"Renahy Young has been out most of the season...and this is her fourth game back," said LMU coach Julie Wilhoit after Young scored 22 points against Seattle U. "And this is the first game that Renahy has been able to score after returning from her broken foot."
It's not even worth talking about the percentage of the team's production that she contributed because honestly nobody else was effective at all. Part of that was the team's injury problems - they've been missing leading scorer Alex Cowling for most of their season - part of that was simply being outmatched, but part of it was also being plain out-hustled and that's not exactly what any coach wants to see.
Kayla Standish records a double-double in each game, versatility helps beat Seattle
Had Gonzaga not been able to find a way to beat Notre Dame in their first game on Wednesday, Standish almost certainly would have been named MVP. After spending most of last season in the shadows of Heather Bowman and Vivian Frieson, the 6'2" junior has stepped right in as a critical part of Gonzaga's offense this year.
She had a double-double in each game of the Holiday Classic, but she was particularly impressive statistically against Seattle U in Gonzaga's win on Day Two. In addition to game-highs with 23 points and 12 rebounds, Standish also got to the free throw line 5 times (for a rate of 35.71%) as well as being extremely efficient as a distributor with 4 assists and 1 turnover for a pure point rating of 4.76. Her ability to make passes from the high post or the low block - in addition to being able to knock down mid-range jumpers - makes her and Gonzaga a very difficult team to defend.
Vandersloot still the engine that makes Gonzaga go
I joked with someone that Vandersloot looks outstanding even when she makes a turnover - more often than not, the idea was perfect but doesn't work out because she's trying to thread a pass through a space that most point guards wouldn't even perceive.
Even though Notre Dame focused on taking away her passing opportunities in transition, Vandersloot uses a combination of ball fakes, head fakes, hesitation moves, and calculated dribbles to get the defense to shift before a player gets open.
"Courtney is just- she's just - oh my God - she's just hard to guard because she gets so low to the ground and the team plays so well around her," said McGraw after playing Gonzaga.
And it's those intangibles and subtleties that make Vandersloot one of the best point guards in the nation - there are few players anywhere that see the game as well as she does. Even when she doesn't appear to have a dominant game like some other higher scoring or flashier point guards, Vandersloot's command of the game is ever-present and makes her stand out on the court even if she's not that outstanding on paper.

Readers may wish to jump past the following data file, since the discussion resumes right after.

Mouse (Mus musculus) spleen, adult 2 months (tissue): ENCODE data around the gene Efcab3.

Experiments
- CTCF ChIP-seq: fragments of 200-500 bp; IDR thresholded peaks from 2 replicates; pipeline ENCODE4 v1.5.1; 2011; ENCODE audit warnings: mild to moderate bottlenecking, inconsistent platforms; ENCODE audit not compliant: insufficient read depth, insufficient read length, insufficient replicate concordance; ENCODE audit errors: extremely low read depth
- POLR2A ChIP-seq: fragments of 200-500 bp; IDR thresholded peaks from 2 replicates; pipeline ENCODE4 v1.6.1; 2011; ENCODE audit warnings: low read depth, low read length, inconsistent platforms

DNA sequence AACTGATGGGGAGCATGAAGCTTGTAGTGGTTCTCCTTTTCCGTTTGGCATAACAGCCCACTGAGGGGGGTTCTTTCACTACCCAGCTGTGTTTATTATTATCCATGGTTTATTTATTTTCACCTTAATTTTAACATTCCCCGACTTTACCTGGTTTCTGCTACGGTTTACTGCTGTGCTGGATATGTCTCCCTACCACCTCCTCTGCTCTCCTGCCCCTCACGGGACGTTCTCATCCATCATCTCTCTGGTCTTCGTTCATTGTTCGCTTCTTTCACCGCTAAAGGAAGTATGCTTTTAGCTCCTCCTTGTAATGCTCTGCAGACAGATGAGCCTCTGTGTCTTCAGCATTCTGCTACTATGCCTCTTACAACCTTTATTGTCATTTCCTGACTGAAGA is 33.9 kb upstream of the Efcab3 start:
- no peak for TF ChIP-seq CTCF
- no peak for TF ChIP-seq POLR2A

"We look up to her for leadership and everything and when she's not clicking, we kind of all feel it," said Standish.
Although she was only 4-for-14 from the field against Notre Dame, she had 7 assists (27.64% assist ratio) and 3 turnovers (11.84% turnover ratio) for a very good pure point rating of 4.38. Really, Vandersloot is what the pure point rating stat is made for - when you consider the number of risks she takes a ball handler, it's not only impressive that she has such a strong assist to turnover ratio but also that when she's on the court she continues to take those risks as a passer in addition to keeping defenses off-balance with the threat to score.
"Oh man, I love her game," said Diggins. "I might have underestimated her quickness - she's quick. She's quick, she's great with the ball, she's great at finding her teammates, she's great at creating her own shot. And she's dangerous because you don't know if she's going to shoot it or if she's going to dish it. And I think she draws a lot of eyes and I think that's why she leads the nation in assists because she's great at finding her teammates after she picks up the ball."
In Gonzaga's win against Seattle U, she showed off how her superior instincts translate to the defensive end of the court - she finished with 7 steals and on two occasions she actually got her hand on the ball the moment it left the passers hand.
She's a great player even if she wasn't named MVP in this particular setting.